(i) J.K. Trust v. CIT  [1957] 32 ITR 535  (SC),

(ii) A.J. Patel v CIT  [1974] 97 ITR 683  (Bom.), and

(iii) CIT v. Hyderabad Race Club Charitable Trust [2003] 262 ITR 194 1 (AP).

Those decisions were cited on the concept that right to conduct cricket matches and interest and right conferred on non-resident associations to receive guarantee money would constitute property coming within the ambit of section 9(1)(i) of the Act.

Performing Right Society Ltd. v. CIT [1974] 93 ITR 44  (Cal.), he cited on the proposition that right to receive guarantee money by the non-resident associations constitutes a source of income.

CIT v. Lady Kanchanbai [1970] 77 ITR 123  (SC) has been referred on the proposition that a right to receive royalty from all India Radio in London constitutes the source of income in India.

17. We have considered the respective contentions of the learned counsel and we have gone through the records namely the judgment and order of the Commissioner of Income-tax (Appeals) and the learned Tribunal. In order to decide both the appeals we feel that two questions are involved and the decision on those two questions will address all the grounds on which both the appeals were admitted. The said points are as follows :

(i)Whether the PILCOM can be legally described to be a person within the meaning of section 194E of the Income-tax Act, 1961?

(ii)Whether payments made by PILCOM to various sports associations or institutions or personalities are attracted for deduction of tax under section 115BBA on the facts and circumstances of this case?

18. From the record the following admitted facts emerge :

(i)ICC being the non-resident sports association has allowed on acceptance of bid, cricket bodies of three countries namely India, Pakistan and Sri Lanka to host 1996 World Cup Cricket matches in three countries at a guarantee amount of £ 50,00,000 at a meeting held in London.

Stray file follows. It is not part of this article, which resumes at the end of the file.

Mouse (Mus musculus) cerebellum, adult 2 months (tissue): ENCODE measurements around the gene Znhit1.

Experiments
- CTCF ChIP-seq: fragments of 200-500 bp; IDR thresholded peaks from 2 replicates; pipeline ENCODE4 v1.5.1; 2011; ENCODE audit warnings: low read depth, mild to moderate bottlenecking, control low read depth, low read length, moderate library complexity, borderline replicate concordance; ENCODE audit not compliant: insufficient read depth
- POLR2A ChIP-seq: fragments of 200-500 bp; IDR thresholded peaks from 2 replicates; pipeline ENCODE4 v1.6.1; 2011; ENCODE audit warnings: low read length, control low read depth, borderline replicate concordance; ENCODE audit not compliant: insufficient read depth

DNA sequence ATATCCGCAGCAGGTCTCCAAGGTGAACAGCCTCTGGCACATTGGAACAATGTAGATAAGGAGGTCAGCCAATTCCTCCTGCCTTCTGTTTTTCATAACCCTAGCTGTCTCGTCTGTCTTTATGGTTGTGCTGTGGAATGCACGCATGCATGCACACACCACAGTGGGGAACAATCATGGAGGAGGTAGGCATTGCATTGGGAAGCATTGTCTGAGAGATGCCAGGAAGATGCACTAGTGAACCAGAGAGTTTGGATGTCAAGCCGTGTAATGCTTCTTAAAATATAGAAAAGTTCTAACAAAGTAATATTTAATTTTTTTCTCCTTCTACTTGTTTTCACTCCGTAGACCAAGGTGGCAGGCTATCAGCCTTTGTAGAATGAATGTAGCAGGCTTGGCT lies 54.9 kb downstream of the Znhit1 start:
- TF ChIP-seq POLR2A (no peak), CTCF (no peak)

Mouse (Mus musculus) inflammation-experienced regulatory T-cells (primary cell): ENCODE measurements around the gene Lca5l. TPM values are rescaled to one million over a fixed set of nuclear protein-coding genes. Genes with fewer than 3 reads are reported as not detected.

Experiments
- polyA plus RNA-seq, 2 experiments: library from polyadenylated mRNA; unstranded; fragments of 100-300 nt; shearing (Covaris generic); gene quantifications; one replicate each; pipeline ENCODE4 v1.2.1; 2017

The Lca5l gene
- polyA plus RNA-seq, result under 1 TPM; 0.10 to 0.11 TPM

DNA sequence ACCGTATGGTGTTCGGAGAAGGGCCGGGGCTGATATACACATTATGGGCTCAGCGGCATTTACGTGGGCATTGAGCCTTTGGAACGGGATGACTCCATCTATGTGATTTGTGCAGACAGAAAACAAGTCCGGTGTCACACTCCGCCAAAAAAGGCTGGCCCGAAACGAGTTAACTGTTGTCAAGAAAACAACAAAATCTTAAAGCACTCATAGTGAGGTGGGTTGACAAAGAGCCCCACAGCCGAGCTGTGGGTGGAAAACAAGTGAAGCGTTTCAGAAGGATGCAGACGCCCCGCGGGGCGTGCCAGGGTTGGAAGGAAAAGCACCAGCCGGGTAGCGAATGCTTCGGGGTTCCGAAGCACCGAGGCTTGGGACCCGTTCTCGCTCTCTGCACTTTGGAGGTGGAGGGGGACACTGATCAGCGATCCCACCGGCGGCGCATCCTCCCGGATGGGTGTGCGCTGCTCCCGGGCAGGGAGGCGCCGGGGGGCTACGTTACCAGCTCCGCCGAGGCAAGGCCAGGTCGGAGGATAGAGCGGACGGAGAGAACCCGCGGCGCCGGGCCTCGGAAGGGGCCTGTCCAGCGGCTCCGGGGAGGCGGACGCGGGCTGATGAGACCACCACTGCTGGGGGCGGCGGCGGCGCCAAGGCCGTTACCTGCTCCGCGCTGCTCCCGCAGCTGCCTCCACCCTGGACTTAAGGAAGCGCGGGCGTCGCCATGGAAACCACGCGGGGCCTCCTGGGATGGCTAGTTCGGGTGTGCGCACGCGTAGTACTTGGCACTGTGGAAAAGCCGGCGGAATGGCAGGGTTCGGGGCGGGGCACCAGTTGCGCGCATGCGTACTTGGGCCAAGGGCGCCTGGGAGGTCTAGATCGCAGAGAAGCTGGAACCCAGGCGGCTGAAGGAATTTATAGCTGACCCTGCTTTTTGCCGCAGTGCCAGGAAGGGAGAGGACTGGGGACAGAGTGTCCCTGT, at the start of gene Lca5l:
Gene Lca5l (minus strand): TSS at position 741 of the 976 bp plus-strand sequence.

(ii)All the payments were made either to ICC or to other personality or institution from London.

Admittedly, again PILCOM therefore, opened account both in Calcutta and also in London.

19. It appears to us section 115BBA has provided for payment of income-tax by the non-resident sportsmen or sports associations on various circumstances.

We, therefore, set out the said section 115BBA :

“115BBA. (1) Where the total income of an assessee,—

(a)being a sportsman (including an athlete), who is not a citizen of India and is a non-resident, includes any income received or receivable by way of—

(i )participation in India in any game (other than a game the winnings wherefrom are taxable under section 115BBA) or sport; or

(ii)advertisement; or

(iii)contribution of articles relating to any game or sport in India in newspapers, magazines or journals; or

(b)being a non-resident sports association or institution, includes any amount guaranteed to be paid or payable to such association or institution in relation to any game (other than a game the winnings wherefrom are taxable under section 115BBA) or sport played in India, the income-tax payable by the assessee shall be the aggregate of—

(i )the amount of income-tax calculated on income referred to in clause (a) or clause ( b) at the rate of ten per cent; and

(ii)the amount of income-tax with which the assessee would have been chargeable had the total income of the assessee been reduced by the amount of income referred to in clause (a) or clause (b) :

Provided that no deduction in respect of any expenditure or allowance shall be allowed under any provision of this Act in computing the income referred to in clause (a) or clause (b).